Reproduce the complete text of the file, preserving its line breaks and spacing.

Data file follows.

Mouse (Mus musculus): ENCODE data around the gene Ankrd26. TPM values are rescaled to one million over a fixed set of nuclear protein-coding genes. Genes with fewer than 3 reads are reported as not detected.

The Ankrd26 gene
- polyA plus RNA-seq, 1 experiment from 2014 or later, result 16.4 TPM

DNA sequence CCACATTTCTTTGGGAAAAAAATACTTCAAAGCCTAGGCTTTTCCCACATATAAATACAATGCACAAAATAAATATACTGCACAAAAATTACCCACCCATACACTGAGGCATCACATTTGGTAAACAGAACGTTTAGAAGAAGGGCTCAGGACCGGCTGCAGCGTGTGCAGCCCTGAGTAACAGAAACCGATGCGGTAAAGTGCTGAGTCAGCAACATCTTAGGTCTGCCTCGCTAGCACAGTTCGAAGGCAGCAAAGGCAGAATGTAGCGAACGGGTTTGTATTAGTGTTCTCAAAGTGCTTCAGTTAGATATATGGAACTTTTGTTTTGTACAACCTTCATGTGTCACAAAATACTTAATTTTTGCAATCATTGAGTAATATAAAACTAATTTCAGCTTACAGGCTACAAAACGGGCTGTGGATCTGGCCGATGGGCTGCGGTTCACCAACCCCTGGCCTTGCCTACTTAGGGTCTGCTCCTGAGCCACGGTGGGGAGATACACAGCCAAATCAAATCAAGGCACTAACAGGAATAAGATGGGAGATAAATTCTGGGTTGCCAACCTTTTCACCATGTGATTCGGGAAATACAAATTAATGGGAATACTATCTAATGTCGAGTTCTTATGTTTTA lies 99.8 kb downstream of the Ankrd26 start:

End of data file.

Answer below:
Mouse (Mus musculus): ENCODE data around the gene Ankrd26. TPM values are rescaled to one million over a fixed set of nuclear protein-coding genes. Genes with fewer than 3 reads are reported as not detected.

The Ankrd26 gene
- polyA plus RNA-seq, 1 experiment from 2014 or later, result 16.4 TPM

DNA sequence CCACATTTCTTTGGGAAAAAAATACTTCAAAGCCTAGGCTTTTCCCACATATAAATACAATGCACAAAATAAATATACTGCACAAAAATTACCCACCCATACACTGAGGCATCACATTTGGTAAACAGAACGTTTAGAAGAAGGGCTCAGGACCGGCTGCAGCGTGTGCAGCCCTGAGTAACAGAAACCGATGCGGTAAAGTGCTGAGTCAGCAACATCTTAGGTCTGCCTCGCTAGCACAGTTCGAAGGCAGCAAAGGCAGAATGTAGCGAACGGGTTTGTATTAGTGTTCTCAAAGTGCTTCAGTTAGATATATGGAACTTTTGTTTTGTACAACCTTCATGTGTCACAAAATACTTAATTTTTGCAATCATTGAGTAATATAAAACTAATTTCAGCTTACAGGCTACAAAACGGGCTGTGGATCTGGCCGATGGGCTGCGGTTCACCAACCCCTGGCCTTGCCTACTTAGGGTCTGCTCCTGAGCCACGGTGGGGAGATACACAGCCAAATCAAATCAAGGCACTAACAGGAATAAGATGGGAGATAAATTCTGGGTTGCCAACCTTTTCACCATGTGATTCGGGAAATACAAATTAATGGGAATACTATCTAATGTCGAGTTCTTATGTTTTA lies 99.8 kb downstream of the Ankrd26 start: